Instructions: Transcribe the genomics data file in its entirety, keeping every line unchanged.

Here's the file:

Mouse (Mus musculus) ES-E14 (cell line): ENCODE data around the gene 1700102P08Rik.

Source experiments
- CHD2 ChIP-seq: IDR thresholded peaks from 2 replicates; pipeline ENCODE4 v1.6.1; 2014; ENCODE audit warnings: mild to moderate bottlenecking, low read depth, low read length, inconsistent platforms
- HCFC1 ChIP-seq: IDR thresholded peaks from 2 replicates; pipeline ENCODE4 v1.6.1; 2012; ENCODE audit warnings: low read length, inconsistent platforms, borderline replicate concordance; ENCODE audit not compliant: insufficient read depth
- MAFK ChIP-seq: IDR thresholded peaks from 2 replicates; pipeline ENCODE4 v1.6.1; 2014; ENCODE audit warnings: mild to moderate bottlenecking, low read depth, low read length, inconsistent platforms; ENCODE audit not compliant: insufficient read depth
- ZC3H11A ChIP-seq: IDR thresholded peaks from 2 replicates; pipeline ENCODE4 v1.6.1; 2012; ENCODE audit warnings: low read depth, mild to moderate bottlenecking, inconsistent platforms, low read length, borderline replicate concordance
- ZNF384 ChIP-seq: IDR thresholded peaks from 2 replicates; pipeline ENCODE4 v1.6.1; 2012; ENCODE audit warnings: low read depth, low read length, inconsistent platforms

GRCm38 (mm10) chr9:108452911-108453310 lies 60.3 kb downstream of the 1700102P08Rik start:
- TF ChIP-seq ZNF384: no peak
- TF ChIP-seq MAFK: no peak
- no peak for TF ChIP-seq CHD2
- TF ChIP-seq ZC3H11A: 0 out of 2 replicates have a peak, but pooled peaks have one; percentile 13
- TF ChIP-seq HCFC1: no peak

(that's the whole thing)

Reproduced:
Mouse (Mus musculus) ES-E14 (cell line): ENCODE data around the gene 1700102P08Rik.

Source experiments
- CHD2 ChIP-seq: IDR thresholded peaks from 2 replicates; pipeline ENCODE4 v1.6.1; 2014; ENCODE audit warnings: mild to moderate bottlenecking, low read depth, low read length, inconsistent platforms
- HCFC1 ChIP-seq: IDR thresholded peaks from 2 replicates; pipeline ENCODE4 v1.6.1; 2012; ENCODE audit warnings: low read length, inconsistent platforms, borderline replicate concordance; ENCODE audit not compliant: insufficient read depth
- MAFK ChIP-seq: IDR thresholded peaks from 2 replicates; pipeline ENCODE4 v1.6.1; 2014; ENCODE audit warnings: mild to moderate bottlenecking, low read depth, low read length, inconsistent platforms; ENCODE audit not compliant: insufficient read depth
- ZC3H11A ChIP-seq: IDR thresholded peaks from 2 replicates; pipeline ENCODE4 v1.6.1; 2012; ENCODE audit warnings: low read depth, mild to moderate bottlenecking, inconsistent platforms, low read length, borderline replicate concordance
- ZNF384 ChIP-seq: IDR thresholded peaks from 2 replicates; pipeline ENCODE4 v1.6.1; 2012; ENCODE audit warnings: low read depth, low read length, inconsistent platforms

GRCm38 (mm10) chr9:108452911-108453310 lies 60.3 kb downstream of the 1700102P08Rik start:
- TF ChIP-seq ZNF384: no peak
- TF ChIP-seq MAFK: no peak
- no peak for TF ChIP-seq CHD2
- TF ChIP-seq ZC3H11A: 0 out of 2 replicates have a peak, but pooled peaks have one; percentile 13
- TF ChIP-seq HCFC1: no peak